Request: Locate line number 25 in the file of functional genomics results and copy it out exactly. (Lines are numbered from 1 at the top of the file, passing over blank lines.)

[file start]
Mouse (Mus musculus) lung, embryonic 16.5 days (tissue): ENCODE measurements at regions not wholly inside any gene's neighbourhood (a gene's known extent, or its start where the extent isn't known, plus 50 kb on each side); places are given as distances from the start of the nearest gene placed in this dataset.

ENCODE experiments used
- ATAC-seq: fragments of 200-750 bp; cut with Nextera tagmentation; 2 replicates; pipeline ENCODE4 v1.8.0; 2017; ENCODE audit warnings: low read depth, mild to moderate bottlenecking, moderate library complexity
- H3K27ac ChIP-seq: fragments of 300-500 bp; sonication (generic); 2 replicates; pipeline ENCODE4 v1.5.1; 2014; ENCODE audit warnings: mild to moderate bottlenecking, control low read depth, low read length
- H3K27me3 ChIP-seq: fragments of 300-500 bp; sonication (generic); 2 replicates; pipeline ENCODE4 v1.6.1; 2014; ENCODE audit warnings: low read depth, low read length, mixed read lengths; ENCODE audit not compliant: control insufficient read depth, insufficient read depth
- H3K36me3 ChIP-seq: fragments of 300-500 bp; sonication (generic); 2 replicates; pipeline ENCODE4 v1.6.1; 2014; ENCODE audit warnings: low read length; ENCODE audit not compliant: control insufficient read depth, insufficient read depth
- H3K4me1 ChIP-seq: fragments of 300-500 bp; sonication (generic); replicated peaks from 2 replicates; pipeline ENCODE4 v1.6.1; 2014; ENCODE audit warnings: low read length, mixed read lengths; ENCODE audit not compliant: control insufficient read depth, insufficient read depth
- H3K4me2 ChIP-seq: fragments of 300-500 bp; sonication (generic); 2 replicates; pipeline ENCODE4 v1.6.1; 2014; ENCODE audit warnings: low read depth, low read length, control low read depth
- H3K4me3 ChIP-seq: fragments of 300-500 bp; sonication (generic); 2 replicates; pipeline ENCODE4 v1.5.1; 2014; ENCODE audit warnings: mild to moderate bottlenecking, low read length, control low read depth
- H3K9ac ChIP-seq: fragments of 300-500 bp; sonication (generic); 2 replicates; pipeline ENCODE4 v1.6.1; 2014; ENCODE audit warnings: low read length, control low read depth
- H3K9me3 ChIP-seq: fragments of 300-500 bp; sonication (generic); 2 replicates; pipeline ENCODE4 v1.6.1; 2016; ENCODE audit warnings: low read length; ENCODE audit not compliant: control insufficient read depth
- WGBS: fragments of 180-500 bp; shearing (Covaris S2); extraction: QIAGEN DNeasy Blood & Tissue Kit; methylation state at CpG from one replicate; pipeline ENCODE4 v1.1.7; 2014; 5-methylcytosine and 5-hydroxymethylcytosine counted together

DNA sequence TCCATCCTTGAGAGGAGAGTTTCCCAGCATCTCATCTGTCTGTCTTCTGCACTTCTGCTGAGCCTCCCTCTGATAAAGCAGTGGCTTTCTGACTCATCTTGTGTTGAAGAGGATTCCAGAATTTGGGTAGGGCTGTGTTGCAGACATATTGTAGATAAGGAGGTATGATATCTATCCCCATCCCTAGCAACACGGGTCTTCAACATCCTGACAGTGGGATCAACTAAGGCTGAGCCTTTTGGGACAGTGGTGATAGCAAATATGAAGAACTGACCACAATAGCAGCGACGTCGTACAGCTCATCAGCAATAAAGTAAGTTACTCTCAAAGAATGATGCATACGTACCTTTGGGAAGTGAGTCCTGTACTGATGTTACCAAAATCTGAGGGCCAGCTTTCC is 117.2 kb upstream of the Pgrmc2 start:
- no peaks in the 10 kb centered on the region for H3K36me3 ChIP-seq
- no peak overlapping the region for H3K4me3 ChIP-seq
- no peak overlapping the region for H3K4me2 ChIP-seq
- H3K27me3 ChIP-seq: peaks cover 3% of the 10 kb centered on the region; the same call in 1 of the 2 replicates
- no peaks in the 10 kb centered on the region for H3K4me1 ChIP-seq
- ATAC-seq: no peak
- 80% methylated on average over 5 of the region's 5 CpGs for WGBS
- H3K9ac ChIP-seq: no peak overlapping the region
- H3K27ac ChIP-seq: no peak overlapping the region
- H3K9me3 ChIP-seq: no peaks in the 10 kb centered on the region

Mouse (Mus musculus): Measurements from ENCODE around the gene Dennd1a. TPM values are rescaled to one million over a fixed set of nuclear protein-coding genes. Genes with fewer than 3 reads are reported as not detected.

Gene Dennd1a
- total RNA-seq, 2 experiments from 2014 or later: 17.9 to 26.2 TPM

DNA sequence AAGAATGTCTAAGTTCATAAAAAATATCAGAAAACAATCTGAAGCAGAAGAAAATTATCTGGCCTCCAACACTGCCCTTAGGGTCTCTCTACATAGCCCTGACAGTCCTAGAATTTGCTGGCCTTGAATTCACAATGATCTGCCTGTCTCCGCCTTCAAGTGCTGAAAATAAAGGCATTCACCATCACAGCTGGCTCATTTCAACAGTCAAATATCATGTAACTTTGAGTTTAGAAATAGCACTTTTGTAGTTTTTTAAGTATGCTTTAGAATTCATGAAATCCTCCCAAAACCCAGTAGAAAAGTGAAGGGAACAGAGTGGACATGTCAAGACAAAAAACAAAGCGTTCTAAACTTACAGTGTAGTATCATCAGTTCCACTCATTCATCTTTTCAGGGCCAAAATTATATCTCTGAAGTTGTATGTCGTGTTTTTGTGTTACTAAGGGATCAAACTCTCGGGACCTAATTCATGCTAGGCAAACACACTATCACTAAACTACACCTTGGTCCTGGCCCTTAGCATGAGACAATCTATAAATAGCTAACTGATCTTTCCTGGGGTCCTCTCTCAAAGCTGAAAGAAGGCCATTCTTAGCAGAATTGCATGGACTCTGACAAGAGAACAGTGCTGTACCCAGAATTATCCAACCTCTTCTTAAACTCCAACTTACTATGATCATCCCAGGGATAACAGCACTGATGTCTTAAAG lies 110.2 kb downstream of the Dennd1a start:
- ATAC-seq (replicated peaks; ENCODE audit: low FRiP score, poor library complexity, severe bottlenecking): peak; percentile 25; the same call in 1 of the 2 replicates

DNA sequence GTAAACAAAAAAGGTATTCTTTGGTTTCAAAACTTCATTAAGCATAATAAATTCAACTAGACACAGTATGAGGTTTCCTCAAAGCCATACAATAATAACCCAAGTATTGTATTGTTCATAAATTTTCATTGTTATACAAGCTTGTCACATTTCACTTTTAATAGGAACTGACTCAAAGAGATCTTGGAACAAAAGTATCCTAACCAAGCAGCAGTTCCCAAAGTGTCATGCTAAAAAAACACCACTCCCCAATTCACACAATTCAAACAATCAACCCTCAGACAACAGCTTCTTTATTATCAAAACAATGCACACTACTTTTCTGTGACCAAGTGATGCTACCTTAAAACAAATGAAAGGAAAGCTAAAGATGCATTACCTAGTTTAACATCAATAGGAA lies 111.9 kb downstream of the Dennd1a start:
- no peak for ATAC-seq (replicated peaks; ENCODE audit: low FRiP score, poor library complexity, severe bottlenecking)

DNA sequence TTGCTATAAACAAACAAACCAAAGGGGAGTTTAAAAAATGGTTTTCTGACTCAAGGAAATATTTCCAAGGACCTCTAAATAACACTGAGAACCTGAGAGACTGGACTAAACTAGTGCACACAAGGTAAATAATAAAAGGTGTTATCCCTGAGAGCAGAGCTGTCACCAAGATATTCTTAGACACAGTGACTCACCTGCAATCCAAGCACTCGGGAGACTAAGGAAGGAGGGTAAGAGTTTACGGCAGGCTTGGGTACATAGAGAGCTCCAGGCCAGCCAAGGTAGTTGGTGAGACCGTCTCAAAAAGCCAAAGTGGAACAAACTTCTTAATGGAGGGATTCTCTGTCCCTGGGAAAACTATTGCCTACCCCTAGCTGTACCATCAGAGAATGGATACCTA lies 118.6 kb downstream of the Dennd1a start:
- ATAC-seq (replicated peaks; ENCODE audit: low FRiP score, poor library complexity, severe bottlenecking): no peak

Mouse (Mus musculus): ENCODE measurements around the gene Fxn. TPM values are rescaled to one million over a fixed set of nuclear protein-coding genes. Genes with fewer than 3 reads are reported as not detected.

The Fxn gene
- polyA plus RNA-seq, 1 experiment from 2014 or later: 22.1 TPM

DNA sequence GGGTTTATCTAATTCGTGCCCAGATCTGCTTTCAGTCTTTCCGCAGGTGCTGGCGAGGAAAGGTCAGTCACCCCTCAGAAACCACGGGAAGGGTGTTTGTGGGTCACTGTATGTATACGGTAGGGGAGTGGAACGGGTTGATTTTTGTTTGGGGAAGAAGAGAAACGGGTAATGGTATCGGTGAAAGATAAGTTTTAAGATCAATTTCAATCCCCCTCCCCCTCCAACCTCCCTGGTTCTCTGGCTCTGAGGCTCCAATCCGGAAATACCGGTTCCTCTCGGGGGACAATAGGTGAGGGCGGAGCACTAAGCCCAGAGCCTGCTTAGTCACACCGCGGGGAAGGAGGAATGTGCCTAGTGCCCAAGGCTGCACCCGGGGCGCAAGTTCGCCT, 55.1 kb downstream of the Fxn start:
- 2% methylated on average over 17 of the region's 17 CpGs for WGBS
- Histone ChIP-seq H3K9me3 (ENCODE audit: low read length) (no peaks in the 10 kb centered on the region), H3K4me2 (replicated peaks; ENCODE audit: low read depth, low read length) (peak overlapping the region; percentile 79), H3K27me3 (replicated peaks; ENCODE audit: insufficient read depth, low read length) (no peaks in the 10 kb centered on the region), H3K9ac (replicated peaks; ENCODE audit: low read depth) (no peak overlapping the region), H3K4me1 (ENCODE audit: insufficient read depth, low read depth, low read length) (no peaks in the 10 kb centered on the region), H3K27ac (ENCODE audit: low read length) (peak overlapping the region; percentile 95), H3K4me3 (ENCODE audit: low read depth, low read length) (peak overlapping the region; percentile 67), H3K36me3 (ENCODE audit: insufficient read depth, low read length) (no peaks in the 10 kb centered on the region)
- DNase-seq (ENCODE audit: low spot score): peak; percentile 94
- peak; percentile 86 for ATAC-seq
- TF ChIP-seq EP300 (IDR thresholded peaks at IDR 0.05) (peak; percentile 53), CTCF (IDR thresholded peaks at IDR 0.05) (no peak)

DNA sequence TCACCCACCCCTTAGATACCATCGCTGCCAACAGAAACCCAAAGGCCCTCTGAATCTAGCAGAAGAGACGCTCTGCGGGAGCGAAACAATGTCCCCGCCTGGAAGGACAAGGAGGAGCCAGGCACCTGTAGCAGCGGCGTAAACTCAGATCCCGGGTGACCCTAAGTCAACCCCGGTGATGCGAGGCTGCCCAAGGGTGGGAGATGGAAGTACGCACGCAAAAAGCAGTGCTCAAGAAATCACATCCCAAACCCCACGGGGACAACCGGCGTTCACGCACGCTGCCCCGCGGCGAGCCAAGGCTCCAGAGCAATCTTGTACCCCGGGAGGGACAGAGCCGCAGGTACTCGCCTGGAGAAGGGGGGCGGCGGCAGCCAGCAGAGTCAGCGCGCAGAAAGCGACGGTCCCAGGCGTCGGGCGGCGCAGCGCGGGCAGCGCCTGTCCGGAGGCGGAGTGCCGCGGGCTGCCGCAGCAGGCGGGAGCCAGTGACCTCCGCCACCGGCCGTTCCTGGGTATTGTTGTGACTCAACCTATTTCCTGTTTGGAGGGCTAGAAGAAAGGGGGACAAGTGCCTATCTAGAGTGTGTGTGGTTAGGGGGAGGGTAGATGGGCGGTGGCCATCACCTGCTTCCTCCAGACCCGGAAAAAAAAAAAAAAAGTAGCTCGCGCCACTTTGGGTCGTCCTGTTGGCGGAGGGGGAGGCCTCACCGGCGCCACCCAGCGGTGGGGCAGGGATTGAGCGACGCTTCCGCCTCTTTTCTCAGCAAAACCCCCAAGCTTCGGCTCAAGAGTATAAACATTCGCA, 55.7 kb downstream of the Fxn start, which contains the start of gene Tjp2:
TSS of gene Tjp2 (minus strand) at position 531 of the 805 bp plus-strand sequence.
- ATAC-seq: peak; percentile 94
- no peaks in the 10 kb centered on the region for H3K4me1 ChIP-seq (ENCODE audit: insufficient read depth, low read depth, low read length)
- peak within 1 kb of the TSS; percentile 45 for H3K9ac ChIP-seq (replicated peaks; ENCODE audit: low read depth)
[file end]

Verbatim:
Gene Dennd1a